His business card read “Phil Chen De Bassman,” and his picks had “OD” after his name, standing for the Order of Distinction award he received in 2014 for his contributions to Jamaican music.
But Phil Chen’s reach went far beyond the instrument or his homeland. Best known for playing on Jeff Beck’s landmark Blow By Blow and Rod Stewart’s hits “Hot Legs” and “Do Ya Think I’m Sexy?,” his lengthy list of credits also includes Jackson Browne, Eurythmics, Dion, John Fogerty, John Lee Hooker, Lita Ford, Bo Diddley, Jim Capaldi, Donovan, Joan Armatrading, Robin Gibb, Jimmy Witherspoon, Roger Taylor, the Tommy soundtrack, and Brian May’s Star Fleet Project featuring Edward Van Halen.
Kingston-born Chen died December 14 of mesothelioma, at age 75.
Players who knew and worked with Chen shared stories and feelings about him with VG. Doors guitarist Robby Krieger, who was a bandmate in the Butts Band and in a Doors redux group with Ray Manzarek, said, “Phil was one of my best friends and one of the most unusual musicians I ever met. He truly loved music and influenced my love of music more than almost anyone.”
In an unpublished 1986 interview, Chen recounted, “I left school and started hanging out with my cousin’s group, the Vagabonds. Jimmy James, the lead singer, was incredible. I was their little roadie. I borrowed a Mel Bay guitar book and copied everything, but I picked it up from watching the guys. Then, in 1964, they decided to go to England, and needed an extra guitarist. I was 18 and wasn’t playing bass yet.”
The group morphed from ska to soul a la James Brown, Ben E. King, and Solomon Burke.
“We were managed by Peter Meaden, who managed the High Numbers [the Who], so we were the support group for them, Manfred Mann, and the Yardbirds,” Chen noted. “But we were one of the biggest bands. After two or three years, the bass player left, so I switched to bass.”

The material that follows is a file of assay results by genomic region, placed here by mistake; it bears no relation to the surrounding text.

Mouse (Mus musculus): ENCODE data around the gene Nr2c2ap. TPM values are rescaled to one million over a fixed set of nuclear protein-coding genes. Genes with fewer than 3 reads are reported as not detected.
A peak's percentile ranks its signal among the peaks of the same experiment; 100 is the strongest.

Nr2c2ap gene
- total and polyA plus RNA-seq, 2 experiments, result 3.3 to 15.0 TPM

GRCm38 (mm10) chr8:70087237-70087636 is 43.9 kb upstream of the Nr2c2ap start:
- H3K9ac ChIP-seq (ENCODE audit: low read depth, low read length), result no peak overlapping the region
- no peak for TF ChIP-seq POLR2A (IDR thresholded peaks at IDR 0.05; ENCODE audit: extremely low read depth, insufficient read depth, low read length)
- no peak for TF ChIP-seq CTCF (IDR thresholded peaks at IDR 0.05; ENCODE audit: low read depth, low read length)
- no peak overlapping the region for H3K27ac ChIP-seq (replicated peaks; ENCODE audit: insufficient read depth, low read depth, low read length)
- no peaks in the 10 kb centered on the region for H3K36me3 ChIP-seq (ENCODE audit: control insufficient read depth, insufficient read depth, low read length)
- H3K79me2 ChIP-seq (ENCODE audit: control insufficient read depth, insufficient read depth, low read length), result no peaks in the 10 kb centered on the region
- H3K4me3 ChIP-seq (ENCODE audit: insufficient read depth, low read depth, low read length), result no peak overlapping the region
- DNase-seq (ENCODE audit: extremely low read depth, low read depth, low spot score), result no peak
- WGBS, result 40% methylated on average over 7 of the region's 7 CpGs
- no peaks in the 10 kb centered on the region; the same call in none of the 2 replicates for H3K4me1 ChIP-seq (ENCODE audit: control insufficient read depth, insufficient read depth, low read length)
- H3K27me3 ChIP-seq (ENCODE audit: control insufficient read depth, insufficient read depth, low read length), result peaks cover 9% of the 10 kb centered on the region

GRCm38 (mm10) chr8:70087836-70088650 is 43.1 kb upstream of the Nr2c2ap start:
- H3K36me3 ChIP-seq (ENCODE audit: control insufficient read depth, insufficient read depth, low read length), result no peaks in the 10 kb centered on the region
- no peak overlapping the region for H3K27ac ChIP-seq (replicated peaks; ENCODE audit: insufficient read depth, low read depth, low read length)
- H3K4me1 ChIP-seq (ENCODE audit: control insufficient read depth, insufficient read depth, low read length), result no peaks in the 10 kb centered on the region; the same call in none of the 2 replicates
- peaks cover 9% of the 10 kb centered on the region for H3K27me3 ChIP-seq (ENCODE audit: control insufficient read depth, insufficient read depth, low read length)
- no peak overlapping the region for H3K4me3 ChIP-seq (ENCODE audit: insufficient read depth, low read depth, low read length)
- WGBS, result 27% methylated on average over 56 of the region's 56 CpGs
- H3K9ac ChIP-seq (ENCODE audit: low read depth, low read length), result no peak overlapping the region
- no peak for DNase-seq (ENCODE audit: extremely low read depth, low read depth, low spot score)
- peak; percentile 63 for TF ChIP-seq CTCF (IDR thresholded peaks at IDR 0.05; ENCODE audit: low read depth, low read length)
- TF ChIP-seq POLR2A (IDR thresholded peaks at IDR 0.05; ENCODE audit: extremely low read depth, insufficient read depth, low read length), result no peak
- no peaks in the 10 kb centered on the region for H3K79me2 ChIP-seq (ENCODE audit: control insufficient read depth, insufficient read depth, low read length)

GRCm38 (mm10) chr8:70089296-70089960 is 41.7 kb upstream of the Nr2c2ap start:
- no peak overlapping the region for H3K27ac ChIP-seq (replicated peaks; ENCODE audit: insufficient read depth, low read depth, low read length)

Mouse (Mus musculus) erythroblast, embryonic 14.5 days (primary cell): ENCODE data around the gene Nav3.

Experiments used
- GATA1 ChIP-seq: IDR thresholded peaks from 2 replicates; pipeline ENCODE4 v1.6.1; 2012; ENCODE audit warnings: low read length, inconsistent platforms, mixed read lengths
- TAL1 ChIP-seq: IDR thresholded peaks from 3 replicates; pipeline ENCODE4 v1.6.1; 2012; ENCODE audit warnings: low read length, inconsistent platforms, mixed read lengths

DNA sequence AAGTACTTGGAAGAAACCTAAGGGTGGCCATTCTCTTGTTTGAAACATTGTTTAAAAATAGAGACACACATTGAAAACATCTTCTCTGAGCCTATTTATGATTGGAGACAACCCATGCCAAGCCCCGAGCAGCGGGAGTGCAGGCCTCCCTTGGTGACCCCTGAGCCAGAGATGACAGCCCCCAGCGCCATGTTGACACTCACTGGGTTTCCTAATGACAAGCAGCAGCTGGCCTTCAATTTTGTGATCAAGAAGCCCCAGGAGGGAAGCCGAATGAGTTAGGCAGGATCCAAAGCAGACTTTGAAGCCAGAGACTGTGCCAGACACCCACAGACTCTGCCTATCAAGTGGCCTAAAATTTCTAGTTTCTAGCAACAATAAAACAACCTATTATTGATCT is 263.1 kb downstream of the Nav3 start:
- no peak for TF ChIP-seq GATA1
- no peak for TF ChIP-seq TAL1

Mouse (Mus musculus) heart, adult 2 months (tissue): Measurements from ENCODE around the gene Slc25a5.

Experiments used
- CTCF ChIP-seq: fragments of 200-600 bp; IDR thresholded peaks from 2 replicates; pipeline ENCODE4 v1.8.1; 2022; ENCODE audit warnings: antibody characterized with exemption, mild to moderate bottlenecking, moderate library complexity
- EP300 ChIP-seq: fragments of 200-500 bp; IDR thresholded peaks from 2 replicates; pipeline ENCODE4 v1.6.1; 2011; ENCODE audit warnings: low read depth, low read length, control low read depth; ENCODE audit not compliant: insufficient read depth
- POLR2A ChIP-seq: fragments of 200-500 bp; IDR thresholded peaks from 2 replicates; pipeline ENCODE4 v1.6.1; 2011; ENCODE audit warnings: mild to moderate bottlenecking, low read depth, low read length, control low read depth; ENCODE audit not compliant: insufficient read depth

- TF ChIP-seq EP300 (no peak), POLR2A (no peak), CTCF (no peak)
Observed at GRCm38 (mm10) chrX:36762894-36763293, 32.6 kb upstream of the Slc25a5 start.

“Phil and I struck up a friendship based on our love of family and all things bass-related – especially the genius of James Jamerson,” recalled L.A. bassist Bob Glaub (Jackson Browne, Warren Zevon, John Fogerty, Linda Ronstadt, among others). “We’d get together in his man cave and nerd-out on bass lines, tone, and strings. It was there that Phil also turned me on to the great Jamaican guitarist and composer Ernest Ranglin.”
Chen championed Motown bassist Jamerson and jazz/studio guitarist Ranglin, mailing mix tapes and singing their praises. “I was highly influenced by James,” he said. “He was very hard to copy because he was all over the place, but so melodic. And he never repeated himself; it’s amazing.”
“Phil was a really serious musician,” Krieger noted. “He would constantly be practicing. He’d say, ‘Must practice, mon, bloodclaat rass!’”
Though he didn’t read music, Phil got work in London studios, doing sessions with Linda Lewis. Jeff Beck would show up and jam.
“With Blow By Blow, everything was feel with [drummer] Richard Bailey and myself,” Chen said. “I don’t play odd time signatures; I just tried to feel it. I used to play what I thought was right, and it wouldn’t be correct, but it would suit me because I couldn’t play all the different notes. You don’t have to have great technique if you can feel. The chemistry was right. To me, it was like a session, and I didn’t realize what we were doing, historically, at the time. I was listening to Michael Henderson, a monster bass player. He took Jamerson and moved it up the neck. He went onto A Tribute To Jack Johnson by Miles Davis, which I was listening to for ‘Freeway Jam.’”
Chen played bass on the first reggae version of Neil Diamond’s “Red, Red Wine,” by Tony Tribe, later a #1 hit for UB40. Bernie Larsen remembers, “I brought Phil to meet the UB40 guys, and no one in the band could speak because they were awestruck.”
Larsen and Chen were bandmates in David Lindley’s El Rayo-X and Cry On Cue. Bernie says, “It was like a reggae master class driving with him.”
But Chen didn’t view himself as a “reggae bassist.”
“I grew up with that feeling, and I can play it,” he said. “That’s a foundation, but I can play rock and roll, anything really. Reggae is something you don’t play on the beat; it’s a feel. There are so many great reggae bass players – Clifton ‘Jackie’ Jackson, Clive Chaman, ‘Family Man’ Barrett.”
Following Jamerson’s example, Chen used heavy-gauge LaBella flatwounds (“like rope”) and rarely if ever changed them. “Rotosounds, you have to change, but LaBellas, the older the better,” he said. “I’ve got a ’51 slab P Bass, and I think it came with those strings; I never changed them.”
“What a musical spirit,” Larsen added. “Playing was a celebration of self and others, bringing joy to people’s lives.”
But Glaub gets the last word.
“Thank you, Phil, for being a servant and ambassador to the music; it was infectious. Your work is done, and your spirit is alive.”
This article originally appeared in VG’s March 2022 issue. All copyrights are by the author and Vintage Guitar magazine. Unauthorized replication or use is strictly prohibited.